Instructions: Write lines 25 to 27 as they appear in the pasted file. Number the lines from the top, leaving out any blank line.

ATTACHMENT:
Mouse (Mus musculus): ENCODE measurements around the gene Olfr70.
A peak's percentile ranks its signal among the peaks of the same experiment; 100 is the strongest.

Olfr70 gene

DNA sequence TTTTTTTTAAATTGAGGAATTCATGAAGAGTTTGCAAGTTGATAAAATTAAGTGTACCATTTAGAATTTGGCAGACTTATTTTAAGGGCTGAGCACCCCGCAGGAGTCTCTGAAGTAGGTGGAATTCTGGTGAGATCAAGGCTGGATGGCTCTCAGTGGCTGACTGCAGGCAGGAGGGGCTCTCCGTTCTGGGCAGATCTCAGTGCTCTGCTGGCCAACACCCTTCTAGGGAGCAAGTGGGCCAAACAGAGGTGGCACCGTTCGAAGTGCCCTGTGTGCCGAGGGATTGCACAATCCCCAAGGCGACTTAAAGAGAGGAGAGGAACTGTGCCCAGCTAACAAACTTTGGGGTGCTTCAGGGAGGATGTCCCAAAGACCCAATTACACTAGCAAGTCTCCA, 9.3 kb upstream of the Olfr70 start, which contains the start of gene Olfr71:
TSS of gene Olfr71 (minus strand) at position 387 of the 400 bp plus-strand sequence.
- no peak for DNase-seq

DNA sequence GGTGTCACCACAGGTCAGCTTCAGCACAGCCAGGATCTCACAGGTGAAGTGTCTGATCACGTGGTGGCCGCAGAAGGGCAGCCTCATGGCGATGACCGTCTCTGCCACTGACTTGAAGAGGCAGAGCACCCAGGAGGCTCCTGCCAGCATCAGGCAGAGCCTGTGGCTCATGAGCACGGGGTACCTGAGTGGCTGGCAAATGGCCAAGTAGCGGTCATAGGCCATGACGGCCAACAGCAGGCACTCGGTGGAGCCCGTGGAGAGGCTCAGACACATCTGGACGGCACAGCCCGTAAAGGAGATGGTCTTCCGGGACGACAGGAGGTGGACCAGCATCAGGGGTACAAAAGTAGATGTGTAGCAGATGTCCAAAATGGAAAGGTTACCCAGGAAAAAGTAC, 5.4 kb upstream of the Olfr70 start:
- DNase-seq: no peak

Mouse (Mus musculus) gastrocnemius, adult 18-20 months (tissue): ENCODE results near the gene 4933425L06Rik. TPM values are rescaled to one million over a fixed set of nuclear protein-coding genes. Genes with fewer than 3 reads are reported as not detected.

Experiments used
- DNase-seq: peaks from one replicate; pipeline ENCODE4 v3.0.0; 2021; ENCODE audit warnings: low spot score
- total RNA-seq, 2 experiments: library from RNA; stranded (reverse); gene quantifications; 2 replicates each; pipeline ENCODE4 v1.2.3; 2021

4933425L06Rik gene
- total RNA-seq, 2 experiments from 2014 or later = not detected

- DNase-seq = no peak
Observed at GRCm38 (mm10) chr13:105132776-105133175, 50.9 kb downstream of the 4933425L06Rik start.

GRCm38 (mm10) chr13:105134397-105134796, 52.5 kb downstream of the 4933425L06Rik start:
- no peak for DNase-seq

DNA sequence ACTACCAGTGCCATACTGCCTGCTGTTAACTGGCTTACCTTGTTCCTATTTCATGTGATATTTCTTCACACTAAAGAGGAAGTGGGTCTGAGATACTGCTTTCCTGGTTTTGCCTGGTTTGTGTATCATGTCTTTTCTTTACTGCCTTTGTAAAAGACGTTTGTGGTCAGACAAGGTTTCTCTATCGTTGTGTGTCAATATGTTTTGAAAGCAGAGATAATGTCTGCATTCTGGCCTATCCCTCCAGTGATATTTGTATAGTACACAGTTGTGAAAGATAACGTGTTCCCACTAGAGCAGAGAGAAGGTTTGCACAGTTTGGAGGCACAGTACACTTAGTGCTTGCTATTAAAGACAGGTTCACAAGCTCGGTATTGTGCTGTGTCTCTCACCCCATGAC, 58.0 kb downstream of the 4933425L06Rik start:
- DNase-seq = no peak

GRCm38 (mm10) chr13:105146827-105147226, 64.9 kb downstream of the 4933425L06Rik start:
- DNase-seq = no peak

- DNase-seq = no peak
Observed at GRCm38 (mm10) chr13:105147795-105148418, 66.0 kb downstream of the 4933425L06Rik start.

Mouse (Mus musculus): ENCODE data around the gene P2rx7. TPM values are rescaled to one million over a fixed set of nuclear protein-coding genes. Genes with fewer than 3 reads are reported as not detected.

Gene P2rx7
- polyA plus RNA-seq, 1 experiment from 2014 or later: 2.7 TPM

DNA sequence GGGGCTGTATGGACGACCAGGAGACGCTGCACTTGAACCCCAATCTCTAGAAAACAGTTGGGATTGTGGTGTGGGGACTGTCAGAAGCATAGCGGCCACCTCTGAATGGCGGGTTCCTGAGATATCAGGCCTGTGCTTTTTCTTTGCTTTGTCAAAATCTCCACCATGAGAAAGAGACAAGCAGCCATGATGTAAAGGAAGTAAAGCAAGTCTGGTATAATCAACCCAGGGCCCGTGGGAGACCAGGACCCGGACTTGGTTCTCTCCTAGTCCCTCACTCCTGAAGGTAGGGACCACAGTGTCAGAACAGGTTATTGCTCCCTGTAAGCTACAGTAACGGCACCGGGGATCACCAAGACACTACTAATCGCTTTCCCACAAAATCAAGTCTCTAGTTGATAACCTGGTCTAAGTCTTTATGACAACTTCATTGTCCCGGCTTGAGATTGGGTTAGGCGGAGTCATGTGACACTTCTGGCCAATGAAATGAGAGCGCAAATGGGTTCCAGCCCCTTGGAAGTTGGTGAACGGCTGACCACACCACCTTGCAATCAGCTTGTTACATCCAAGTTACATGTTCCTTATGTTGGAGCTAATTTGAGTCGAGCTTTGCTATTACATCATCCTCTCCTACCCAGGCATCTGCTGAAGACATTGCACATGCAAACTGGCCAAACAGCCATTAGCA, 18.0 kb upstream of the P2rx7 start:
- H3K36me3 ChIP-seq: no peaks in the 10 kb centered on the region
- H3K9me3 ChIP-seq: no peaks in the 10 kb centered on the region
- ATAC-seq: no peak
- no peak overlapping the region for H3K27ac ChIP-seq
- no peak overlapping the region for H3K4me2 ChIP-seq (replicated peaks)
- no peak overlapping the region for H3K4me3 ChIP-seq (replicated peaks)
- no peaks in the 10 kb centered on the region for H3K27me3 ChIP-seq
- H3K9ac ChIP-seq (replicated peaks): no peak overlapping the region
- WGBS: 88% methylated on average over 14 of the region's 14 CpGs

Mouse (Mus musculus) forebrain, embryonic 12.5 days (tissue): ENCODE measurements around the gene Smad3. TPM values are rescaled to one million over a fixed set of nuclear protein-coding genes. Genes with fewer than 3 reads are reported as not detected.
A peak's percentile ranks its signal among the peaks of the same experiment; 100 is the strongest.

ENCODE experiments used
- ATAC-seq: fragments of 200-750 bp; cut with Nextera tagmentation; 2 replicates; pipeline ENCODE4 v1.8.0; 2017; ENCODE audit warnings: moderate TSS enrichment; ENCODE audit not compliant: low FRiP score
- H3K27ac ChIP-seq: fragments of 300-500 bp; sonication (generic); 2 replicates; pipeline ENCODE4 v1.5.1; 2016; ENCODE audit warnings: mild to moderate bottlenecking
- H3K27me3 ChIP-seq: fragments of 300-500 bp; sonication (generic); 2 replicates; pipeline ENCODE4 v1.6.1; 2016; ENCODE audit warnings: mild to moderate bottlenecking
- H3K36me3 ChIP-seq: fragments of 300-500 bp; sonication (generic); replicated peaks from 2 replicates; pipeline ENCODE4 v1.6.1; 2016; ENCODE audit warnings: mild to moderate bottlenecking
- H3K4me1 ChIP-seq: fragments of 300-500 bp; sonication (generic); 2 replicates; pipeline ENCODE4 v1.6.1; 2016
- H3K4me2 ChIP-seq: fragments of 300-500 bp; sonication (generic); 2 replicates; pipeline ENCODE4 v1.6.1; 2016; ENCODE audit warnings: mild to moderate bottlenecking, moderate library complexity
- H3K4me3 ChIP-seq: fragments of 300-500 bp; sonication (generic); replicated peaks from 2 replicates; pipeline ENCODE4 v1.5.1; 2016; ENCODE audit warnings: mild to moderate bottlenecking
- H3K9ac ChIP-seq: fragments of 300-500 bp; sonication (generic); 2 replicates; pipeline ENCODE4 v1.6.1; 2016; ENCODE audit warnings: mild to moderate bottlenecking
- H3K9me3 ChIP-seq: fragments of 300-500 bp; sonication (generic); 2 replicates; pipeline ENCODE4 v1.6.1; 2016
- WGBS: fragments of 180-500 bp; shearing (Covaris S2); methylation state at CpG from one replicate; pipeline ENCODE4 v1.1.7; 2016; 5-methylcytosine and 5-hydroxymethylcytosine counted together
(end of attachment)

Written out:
Mouse (Mus musculus): ENCODE data around the gene P2rx7. TPM values are rescaled to one million over a fixed set of nuclear protein-coding genes. Genes with fewer than 3 reads are reported as not detected.

Gene P2rx7
- polyA plus RNA-seq, 1 experiment from 2014 or later: 2.7 TPM